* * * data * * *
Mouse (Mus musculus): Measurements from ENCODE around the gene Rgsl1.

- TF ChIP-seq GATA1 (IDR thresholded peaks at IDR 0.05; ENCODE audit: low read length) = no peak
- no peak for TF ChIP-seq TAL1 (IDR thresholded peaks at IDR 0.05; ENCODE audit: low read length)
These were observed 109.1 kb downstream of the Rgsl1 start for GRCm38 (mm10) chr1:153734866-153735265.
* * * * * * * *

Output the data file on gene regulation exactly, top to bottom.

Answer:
Mouse (Mus musculus): Measurements from ENCODE around the gene Rgsl1.

- TF ChIP-seq GATA1 (IDR thresholded peaks at IDR 0.05; ENCODE audit: low read length) = no peak
- no peak for TF ChIP-seq TAL1 (IDR thresholded peaks at IDR 0.05; ENCODE audit: low read length)
These were observed 109.1 kb downstream of the Rgsl1 start for GRCm38 (mm10) chr1:153734866-153735265.